Disputes involving realignment of the parties in a lawsuit are fairly rare. Does the order of the parties’ names on the case caption really matter all that much?
In a speech to the House of Commons in 1947, Winston Churchill said, “Indeed, it has been said that democracy is the worst form of Government, except for all of those other forms that have been tried from time to time.”
Much the same could be said about the American system of justice. It is at once deeply flawed and soaringly majestic. How enlightened, how civilized it is of us that we resolve our disputes by submitting them to a disinterested arbiter (or a panel of twelve arbiters), rather than, for example, by taking up pistols at 50 paces.
This blog expends significant numbers of bits and bytes pointing out the profoundly, often bafflingly, mistaken decisions judges and juries make in the corner specialty of insurance law to which we devote much of our time and energy here at the Global Insurance Recovery Blog. Yet, judging is a human enterprise and it is, accordingly, hopelessly flawed. What’s more, judges do their jobs while laboring under less than ideal conditions. They are universally understaffed, overworked, under-paid, and often under-appreciated. And we expect of them a breadth of knowledge in the law that is unrealistically broad and deep — we expect them to be, essentially, polymaths. Yet, it is right and correct that we should push our public institutions toward a perfect competence that they could never attain but that should, nevertheless, be their goal.
But about that deeply flawed American justice system. In a number of ways, if we were setting out anew to establish a system that would stack the odds in favor of one side or the other in resolving disputes we could hardly have come up with a scheme that appeared to be more rigged than the one we actually adopted. Plaintiffs under our system have extraordinary advantages over defendants in the trial of cases.
Plaintiffs get to go first in a trial. The Plaintiff’s lawyer gets to tell that party’s story to the judge or jury first. Don’t underestimate what a powerful advantage this is in a lawsuit. It is well known that we tend to choose sides very early on in our exposure to the facts of a dispute. And once we choose a side, a phenomenon known as “confirmation bias” takes over and essentially forces us to credit everything that confirms our initial conclusions and to reject everything that tends to call those conclusions into question. This element of decision-making has been so thoroughly studied and replicated that it is no longer doubted by sociologists, psychologists, and other experts who investigate these things.
Plaintiffs under our system have extraordinary advantages over defendants in the trial of cases.
Then, after we let the Plaintiff’s attorney tell the decision-maker her story first, we let the Plaintiff put her witnesses on the stand first, providing further opportunity to solidify the Judge’s or the jury’s view of who’s right and who’s wrong. As if this were not enough of an advantage, we let the Plaintiff have the last word, as well. The Plaintiff’s lawyer is both the first and the last one to speak to the judge or jury before deliberations begin.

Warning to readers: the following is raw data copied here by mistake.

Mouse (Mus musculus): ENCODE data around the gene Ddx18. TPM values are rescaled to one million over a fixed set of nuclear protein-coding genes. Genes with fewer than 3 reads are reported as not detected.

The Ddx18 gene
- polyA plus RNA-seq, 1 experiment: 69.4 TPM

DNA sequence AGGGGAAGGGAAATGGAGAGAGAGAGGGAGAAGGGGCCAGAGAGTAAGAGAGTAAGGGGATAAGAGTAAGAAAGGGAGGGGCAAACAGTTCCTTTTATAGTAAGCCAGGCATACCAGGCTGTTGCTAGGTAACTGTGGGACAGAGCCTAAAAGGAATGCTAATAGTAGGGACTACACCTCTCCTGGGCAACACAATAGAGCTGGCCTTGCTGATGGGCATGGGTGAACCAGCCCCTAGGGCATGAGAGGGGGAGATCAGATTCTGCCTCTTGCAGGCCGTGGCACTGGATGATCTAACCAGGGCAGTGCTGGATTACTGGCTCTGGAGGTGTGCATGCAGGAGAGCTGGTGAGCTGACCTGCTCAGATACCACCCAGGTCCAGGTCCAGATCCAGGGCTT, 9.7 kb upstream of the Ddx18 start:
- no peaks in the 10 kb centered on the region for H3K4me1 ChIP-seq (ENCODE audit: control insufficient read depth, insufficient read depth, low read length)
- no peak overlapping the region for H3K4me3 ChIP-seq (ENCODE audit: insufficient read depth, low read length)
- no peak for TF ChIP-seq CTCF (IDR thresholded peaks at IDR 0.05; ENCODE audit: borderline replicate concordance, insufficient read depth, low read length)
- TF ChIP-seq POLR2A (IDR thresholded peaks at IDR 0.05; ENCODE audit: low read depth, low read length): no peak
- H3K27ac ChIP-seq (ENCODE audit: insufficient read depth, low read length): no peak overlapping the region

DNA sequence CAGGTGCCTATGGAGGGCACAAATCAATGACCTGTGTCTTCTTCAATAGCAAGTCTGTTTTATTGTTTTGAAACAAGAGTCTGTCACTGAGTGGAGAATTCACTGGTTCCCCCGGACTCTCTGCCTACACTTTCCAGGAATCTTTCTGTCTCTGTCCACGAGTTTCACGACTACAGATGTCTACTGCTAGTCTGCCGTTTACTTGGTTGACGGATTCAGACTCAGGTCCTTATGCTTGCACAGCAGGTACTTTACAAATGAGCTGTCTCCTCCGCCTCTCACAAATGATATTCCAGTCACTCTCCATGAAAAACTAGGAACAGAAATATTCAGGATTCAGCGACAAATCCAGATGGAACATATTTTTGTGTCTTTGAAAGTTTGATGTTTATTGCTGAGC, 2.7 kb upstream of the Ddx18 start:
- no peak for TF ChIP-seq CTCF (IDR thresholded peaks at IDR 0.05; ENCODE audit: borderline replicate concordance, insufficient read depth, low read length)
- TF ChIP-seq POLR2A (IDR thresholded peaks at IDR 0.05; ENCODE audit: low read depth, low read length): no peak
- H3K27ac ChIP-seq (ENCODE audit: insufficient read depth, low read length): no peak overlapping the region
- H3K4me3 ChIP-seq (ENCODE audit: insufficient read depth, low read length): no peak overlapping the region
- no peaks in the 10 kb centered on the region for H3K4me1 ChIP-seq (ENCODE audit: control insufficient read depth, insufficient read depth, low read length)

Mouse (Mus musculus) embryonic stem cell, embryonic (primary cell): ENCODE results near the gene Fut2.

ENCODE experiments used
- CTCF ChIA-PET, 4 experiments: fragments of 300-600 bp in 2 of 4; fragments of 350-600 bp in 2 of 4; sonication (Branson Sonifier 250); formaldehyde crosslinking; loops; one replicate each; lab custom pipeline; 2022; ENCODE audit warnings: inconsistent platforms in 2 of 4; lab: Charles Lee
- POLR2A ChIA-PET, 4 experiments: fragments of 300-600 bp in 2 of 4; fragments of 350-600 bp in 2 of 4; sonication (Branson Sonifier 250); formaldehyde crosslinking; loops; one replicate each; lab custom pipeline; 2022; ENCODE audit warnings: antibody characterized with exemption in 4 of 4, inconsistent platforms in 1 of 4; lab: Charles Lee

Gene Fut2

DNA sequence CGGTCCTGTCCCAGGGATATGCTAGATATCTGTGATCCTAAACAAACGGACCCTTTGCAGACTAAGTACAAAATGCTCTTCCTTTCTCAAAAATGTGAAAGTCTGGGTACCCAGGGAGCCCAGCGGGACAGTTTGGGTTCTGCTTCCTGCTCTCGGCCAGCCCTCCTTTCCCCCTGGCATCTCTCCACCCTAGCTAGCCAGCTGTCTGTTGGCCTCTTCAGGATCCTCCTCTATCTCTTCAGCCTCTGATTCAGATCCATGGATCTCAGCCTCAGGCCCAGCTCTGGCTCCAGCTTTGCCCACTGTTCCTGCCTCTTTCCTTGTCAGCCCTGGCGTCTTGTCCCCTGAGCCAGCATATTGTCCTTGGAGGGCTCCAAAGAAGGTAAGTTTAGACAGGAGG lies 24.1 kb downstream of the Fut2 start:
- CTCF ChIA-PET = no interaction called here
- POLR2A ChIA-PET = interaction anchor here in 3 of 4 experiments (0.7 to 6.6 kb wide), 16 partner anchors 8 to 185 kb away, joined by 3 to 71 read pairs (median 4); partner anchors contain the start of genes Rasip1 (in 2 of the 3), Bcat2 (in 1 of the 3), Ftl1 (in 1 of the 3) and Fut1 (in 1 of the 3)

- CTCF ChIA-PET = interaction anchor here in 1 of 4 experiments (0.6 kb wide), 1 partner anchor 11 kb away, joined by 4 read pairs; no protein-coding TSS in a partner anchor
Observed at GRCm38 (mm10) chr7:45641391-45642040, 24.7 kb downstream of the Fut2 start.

Two important factors — among others, of course — influence a person’s judgment about who should win and who should lose a lawsuit. They are “primacy” (what was the first thing we heard about the case?) and “recency” (what was the last thing we heard about the case?). In our system of justice, we give one party the advantage of both of these factors. As a lawyer who represents mostly plaintiffs in disputes with their insurance companies, I employ these odds-stacking attributes in our justice system to the fullest extent possible. These are, then, not so much laments about the system as they are observations. It is really very good to be a Plaintiff.
So it is not surprising, perhaps, that there should be a dispute going on in a New Jersey insurance case about who gets to claim the status of Plaintiff. What is surprising is that circumstances would permit that there could be such a dispute. After all, shouldn’t it be clear which party actually filed the complaint and which party answered it?
In fact, it is clear that it was the insurance carrier that filed the complaint in State National Ins. Co. v. County of Camden, Civ. No. 08-2158(NLH)(AMD), a dispute about whether there is insurance coverage for the County in connection with a $15 million verdict entered against the County in an underlying personal injury suit. State National sued its insured seeking a declaration that it did not have to pay the $15 million verdict.
The issue of who gets to go first arose because the County filed a motion with the Court seeking to alter the normal order of proofs at the upcoming trial. The County argued that, in the unique cricumstances of the coverage case, it had the burden of proof to establish that its attorney handled the underlying matter adequately and competently. If it meets that burden, the spotlight will shift to State National to rebut the County’s showing. In other words, the burdens in the case are such that the County is effectively in the position of the plaintiff. It, therefore, wants to order the proofs as if it were, in fact, the plaintiff.
State National obviously recognizes the advantages of primacy and recency and is fighting the County’s application.
Hats off to the County’s attorneys for recognizing the tremendous advantages the Plaintiff enjoys in a lawsuit and for figuring out a way to attempt to claim those advantages for itself.